First Lady Jeannette Kagame calls on youth to rise above divisionism

First Lady Jeannette Kagame delivers her keynote remarks at the ‘Be Free Nation Building Dialogue’ in Windhoek, Namibia, yesterday. Courtesy.

First Lady Mrs Jeannette Kagame has warned Africans, especially the youth and politicians against the negative outcomes associated with divisionism.

Mrs Kagame was speaking in Windhoek, Namibia, during the Be Free Nation Building Dialogue, a series of forums organised by the First Lady of Namibia, Mrs Monica Geingos, to encourage open discussions between young people, politicians, academia and experts, around important topics.

This particular Be Free Forum focused on tackling issues around intergenerational trauma of post-conflict societies and provided an opportunity for participants to share their experiences and best practices related to rebuilding the identities of their societies after conflict.

Participating in the forum were also senior officials of the Rwandan National Unity and Reconciliation Commission.

Bishop John Rucyahana, the head of the National Unity and Reconciliation Commission delivered a presentation on Post Genocide Reconstruction

Speaking to the audience that included youth, youth activists, academia, political scientists among others, Mrs. Kagame used the example of Rwanda’s dark history of the 1994 Genocide against the Tutsi to urge participants, in particular the youth, to rise above divisionism and work hard to ensure unity within their communities, and the continent.

“Rwanda’s dark past had an equally dark underbelly: divisionism, hate and violence,” she explained. “In a land of one common language, one religion, and no borders separating ethnic groups, these divisive politics led to an artificial divide in our people, families and friends turned foes; mothers killed their children, born from inter-ethnic marriages.”

With this, Mrs Kagame explained to participants that rebuilding the identity of a society after a conflict was not “easy nor guaranteed to succeed.”

“It requires deep introspection, to unpack and identify what went wrong to begin with; collective honesty and fortitude to face the ugly truth of the past and admit that it happened; and the patience to go through the painful steps of healing: anger, desire for retribution, inevitability of forgiveness and quest for closure through unity and reconciliation,” she revealed.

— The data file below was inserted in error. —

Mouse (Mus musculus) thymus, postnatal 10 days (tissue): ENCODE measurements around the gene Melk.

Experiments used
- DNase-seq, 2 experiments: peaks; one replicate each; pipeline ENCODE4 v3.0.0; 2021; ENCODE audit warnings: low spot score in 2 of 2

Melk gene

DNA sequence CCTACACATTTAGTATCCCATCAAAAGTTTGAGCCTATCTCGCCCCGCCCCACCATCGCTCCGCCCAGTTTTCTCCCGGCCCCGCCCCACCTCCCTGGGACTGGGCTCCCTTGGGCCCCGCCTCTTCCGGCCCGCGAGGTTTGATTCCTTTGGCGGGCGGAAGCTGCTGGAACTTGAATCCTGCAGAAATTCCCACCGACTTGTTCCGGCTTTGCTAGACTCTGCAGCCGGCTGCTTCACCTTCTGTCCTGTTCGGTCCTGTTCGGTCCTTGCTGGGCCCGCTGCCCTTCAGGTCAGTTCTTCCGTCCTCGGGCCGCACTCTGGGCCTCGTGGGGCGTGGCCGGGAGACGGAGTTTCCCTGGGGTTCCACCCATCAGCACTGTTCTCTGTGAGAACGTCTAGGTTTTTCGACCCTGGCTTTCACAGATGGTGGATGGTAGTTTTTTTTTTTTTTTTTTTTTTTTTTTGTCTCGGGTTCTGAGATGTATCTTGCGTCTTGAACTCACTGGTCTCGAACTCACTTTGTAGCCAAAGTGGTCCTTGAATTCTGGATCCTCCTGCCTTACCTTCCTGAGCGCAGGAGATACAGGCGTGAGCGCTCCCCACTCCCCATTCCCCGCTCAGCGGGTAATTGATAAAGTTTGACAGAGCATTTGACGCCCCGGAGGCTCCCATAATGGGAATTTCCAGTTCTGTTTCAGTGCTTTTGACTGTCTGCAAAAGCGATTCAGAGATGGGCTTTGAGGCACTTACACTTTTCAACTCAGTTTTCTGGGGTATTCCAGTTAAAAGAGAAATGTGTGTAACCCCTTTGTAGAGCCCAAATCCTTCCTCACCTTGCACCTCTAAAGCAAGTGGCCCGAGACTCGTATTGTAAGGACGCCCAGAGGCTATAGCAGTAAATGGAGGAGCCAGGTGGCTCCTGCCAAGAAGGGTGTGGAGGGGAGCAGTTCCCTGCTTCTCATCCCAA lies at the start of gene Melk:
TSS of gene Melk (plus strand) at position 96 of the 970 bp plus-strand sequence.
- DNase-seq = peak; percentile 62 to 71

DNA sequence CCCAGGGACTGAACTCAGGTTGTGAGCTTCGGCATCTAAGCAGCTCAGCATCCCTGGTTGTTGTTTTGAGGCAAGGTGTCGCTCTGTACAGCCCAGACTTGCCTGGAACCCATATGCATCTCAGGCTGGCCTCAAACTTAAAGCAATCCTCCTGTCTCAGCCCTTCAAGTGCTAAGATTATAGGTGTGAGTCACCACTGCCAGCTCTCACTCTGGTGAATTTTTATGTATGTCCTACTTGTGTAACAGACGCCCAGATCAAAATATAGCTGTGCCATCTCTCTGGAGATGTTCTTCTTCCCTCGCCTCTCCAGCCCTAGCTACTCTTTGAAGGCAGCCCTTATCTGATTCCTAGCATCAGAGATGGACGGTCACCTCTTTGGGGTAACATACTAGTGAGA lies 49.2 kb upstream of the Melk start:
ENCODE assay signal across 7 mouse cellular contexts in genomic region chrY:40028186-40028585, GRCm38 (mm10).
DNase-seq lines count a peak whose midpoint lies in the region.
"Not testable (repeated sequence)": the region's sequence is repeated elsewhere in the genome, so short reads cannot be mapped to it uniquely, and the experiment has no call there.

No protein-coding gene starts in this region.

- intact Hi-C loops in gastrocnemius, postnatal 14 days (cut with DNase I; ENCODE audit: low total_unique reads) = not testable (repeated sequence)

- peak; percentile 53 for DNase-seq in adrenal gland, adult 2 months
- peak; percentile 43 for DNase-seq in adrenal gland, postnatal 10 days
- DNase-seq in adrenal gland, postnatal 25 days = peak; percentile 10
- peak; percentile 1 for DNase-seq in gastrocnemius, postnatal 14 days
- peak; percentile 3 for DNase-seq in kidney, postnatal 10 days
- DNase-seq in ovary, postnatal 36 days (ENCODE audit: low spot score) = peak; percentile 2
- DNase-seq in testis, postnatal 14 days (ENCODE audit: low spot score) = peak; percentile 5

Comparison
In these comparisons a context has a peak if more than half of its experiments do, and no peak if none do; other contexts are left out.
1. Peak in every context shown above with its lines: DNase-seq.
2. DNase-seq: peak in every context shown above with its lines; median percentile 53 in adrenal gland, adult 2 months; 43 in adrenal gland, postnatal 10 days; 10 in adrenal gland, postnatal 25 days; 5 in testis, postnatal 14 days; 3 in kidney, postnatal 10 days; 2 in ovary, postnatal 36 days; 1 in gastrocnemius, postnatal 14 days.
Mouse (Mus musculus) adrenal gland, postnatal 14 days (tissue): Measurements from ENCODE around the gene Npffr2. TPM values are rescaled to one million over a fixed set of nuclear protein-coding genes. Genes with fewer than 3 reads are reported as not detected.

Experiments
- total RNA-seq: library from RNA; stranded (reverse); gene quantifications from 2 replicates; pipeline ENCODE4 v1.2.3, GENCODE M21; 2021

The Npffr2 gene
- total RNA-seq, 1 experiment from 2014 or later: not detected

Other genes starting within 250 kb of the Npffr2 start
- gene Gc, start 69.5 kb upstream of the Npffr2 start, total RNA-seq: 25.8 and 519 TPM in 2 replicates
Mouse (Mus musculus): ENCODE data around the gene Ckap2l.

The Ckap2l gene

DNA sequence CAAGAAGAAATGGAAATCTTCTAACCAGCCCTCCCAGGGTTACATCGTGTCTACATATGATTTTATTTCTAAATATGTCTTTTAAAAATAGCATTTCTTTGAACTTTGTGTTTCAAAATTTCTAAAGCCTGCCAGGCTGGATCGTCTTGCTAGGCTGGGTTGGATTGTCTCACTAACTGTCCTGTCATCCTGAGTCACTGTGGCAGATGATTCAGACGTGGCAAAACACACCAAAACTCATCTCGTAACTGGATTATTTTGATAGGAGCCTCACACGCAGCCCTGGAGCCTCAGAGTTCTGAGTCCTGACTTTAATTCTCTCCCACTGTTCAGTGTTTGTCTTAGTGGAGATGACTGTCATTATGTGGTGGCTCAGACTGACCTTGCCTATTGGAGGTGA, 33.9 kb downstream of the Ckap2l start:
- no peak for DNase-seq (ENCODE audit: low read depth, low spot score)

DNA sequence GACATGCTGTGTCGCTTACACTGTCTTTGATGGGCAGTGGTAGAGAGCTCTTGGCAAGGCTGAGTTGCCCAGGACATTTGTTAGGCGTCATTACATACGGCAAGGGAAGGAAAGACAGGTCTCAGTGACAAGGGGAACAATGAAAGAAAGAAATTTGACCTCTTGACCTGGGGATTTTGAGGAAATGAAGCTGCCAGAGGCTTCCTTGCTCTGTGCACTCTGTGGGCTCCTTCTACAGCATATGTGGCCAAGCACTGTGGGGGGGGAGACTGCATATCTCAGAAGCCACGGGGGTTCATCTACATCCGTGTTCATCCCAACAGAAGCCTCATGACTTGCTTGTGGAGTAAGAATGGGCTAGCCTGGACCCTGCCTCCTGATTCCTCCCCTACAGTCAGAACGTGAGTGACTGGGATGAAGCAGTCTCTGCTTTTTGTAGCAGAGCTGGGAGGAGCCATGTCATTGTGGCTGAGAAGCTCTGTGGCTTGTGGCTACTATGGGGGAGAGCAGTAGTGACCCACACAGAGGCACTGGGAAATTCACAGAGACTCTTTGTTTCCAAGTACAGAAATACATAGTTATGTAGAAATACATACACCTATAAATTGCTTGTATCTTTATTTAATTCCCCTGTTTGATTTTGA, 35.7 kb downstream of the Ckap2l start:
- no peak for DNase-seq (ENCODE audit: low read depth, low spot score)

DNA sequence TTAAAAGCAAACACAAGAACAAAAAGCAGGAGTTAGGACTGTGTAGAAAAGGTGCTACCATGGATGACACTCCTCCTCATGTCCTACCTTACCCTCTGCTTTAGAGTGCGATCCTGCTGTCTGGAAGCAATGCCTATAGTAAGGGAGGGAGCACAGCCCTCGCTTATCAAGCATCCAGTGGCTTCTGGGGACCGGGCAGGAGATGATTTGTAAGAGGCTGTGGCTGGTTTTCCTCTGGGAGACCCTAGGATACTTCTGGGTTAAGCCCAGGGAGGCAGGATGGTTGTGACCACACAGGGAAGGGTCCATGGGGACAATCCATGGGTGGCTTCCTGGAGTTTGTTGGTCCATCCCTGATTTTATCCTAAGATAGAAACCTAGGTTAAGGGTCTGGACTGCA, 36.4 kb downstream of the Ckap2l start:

First Lady of Namibia Mrs Geingos at the Be Free Nation Building Dailogue,  part of the series she initiated to encourage dialogue between youth, politician and academic, among others to discuss issues that matter 

She also emphasized the need for nations to share experiences, and learn from each other and finally calling upon young take full responsibility of working for peace, by drawing from the past.

“To think that the past does not involve you is an easy thing to do. However, for you to take up the mantle, pick up from where we have left, and to build a better, more prosperous future.”

The event also featured a panel discussion ‘Building Nations in a Post Conflict Society’, featuring Monique Dr Nsanzabaganwa, the First Vice Chairperson of Unity Club, Intwararumuri and a guest lecture on Post Genocide Reconstruction, delivered by Bishop John Rucyahana.

President Paul Kagame and First Lady Jeannette Kagame are on a 3 day state visit to Namibia.

The Be Free Nation Building Dailogue brought together youth, members of government, academic and media among other stakeholders

The Be Free Nation Building Dialogue also featured a panel discussion on Building Nations in Post Conflict Societies, which included Dr Monique Nsanzabaganwa, the First Vice Chairperson of Unity Club, Intwararumuri

editor@newtimesrwanda.com

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